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Logical Fallacies in Psychology: 22 Types
Here are 22 logical fallacies. We've all probably fallen for them -- and perhaps used them -- from time to time.
Articles in other sections of this web site examine logical fallacies in more detail (e.g., the affirming the consequent fallacy discussed in the "Science As Careful Questioning" American Psychologist article; the ad hominem fallacy discussed in the "Pseudoscience, Cross-examination, & Scientific Evidence" Psychology, Public Policy, & Law article). I thought it might be helpful to draw these fallacies together on one page.
This list is not, of course, comprehensive.
I've tried to choose those fallacies that seem to thrive and are unlikely to appear on the "endangered species" list in the psychological literature and in psychological discussions.
The fallacies are ad hominem or ad feminam, affirming the consequent, appeal to ignorance (ad ignorantium), argument to logic (argumentum ad logicam), begging the question (petitio principii), composition fallacy, denying the antecedent, disjunctive fallacy, division fallacy, existential fallacy, false analogy, false dilemma, genetic fallacy, golden mean fallacy, mistaking deductive validity for truth, naturalistic fallacy, nominal fallacy, post hoc ergo propter hoc (after this, therefore because of this), red herring, slippery slope, straw person, and you too (tu quoque).
The name of each fallacy is followed by a brief description and an example from the field of psychology.
For those interested, other articles in this section include 21 ethical fallacies and 10 fallacies & pitfalls in psychological assessment.
Ad Hominem or Ad Feminam
The argumentum ad hominem or ad feminam attempts to discredit an argument or position by drawing attention to characteristics of the person who is making the argument or who holds the position.
Example: "The research and reasoning that supposedly supports (or that supposedly discredits) this intervention are a joke. The researchers are people who are not methodologically sophisticated and there have been rumors--I have no idea whether they're true or not--that they faked some of the data. The advocates (or opponents) of this intervention are the worst kind of sloppy thinkers. They are fanatical adherents who already have their minds made up; they've become true believers in their cause. They make arguments only a stupid person would accept, and mistakes in reasoning that would make an undergrad psych major blush. These are not the kind of people who deserve to be taken seriously."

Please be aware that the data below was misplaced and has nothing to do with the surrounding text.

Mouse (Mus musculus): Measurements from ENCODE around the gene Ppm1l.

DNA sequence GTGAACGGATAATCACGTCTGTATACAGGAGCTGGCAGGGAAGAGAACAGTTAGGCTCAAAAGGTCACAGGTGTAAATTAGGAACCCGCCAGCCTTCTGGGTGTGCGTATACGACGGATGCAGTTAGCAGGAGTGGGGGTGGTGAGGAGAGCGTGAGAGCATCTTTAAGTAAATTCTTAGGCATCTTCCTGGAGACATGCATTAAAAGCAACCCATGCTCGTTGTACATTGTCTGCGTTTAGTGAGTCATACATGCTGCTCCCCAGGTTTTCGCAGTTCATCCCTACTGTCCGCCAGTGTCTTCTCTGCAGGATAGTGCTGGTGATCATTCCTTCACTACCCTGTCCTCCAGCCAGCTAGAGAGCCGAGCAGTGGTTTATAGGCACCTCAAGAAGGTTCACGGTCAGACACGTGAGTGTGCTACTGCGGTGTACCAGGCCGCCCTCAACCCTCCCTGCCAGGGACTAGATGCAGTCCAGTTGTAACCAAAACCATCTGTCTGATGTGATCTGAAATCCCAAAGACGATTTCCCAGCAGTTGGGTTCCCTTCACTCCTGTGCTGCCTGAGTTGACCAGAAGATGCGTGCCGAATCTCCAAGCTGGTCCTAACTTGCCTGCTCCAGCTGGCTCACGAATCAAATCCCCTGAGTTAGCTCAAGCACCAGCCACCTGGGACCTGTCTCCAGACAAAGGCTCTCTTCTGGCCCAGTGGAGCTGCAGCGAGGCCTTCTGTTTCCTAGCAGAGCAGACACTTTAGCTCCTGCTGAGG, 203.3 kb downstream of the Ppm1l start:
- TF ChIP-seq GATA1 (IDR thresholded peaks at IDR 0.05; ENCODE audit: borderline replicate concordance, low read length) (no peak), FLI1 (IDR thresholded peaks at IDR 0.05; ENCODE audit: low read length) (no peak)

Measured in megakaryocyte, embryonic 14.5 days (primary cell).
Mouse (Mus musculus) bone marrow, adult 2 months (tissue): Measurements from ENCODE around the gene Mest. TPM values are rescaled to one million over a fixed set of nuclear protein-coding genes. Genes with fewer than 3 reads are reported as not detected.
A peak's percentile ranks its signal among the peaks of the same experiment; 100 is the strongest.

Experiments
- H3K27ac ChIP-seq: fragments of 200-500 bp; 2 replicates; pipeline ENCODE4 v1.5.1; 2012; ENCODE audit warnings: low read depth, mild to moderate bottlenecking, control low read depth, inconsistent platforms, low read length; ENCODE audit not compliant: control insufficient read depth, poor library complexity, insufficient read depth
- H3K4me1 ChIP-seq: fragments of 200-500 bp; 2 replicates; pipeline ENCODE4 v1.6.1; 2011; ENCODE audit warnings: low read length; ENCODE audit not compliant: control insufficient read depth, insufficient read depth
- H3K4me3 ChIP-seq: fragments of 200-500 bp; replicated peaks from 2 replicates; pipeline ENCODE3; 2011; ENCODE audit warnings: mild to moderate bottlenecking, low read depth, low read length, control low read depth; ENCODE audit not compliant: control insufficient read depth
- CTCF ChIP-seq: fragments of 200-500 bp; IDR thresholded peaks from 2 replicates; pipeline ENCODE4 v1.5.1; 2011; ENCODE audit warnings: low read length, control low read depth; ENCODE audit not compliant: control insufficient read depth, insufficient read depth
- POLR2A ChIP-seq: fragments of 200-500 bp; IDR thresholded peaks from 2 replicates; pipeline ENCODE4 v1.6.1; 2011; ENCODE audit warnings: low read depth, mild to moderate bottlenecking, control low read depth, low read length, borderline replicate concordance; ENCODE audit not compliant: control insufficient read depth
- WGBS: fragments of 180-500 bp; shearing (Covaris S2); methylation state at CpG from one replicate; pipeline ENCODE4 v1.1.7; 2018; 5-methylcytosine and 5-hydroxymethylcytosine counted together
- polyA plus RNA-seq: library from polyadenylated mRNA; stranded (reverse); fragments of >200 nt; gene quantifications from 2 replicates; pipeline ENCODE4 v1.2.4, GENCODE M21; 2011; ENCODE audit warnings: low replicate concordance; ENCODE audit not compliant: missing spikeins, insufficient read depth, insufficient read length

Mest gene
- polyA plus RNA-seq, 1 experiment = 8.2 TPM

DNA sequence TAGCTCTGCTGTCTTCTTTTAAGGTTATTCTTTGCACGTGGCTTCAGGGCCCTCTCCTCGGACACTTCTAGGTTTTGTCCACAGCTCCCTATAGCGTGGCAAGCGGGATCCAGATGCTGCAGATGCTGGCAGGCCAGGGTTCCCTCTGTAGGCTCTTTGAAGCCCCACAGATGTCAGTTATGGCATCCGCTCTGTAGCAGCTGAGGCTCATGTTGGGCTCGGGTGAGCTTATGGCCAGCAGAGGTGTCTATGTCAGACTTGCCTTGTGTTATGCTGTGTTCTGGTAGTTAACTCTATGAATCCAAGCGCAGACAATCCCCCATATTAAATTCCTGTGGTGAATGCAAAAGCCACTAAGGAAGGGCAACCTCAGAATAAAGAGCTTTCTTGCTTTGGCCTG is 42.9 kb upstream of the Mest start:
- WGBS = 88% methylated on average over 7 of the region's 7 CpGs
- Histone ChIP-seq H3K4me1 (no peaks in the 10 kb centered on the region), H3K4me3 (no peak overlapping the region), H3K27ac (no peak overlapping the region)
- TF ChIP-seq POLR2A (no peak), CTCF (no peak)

Affirming the Consequent
This fallacy takes the form of:
If x, then y.
Example: "People who are psychotic act in a bizarre manner. This person acts in a bizarre manner. Therefore: This person is psychotic."
Alternate example: "If this client is competent to stand trial, she will certainly know the answers to at least 80% of the questions on this standardized test. She knows the answers to 87% of the test questions. Therefore she is competent to stand trial."
Appeal To Ignorance (Ad Ignorantium)
The appeal to ignorance fallacy takes
the form of:
There is no (or insufficient) evidence establishing that x is false.
Therefore: x is true.
Example: "In the 6 years that I have been practicing my new and improved brand of cognitive-humanistic-dynamic-behavioral-deconstructive-metaregressive-deontological psychotherapy (now with biofeedback!), which I developed, there has not been one published study showing that it fails to work or that it has ever harmed a patient. It is clearly one of the safest and most effective interventions ever devised."
Argument to Logic (Argumentum ad Logicam)
The argument to logic fallacy takes the form of assuming that a proposition must be false because an argument offered in support of that proposition was fallacious.
Example: "This new test seemed so promising, but the 3 studies that supported its validity turned out to have critical methodological flaws, so the test is probably not valid."
Begging the Question (Petitio Principii)
This fallacy, one of the fallacies of circularity, takes the form of arguments or other statements that simply assume or re-state their own truth rather than providing relevant evidence and logical arguments.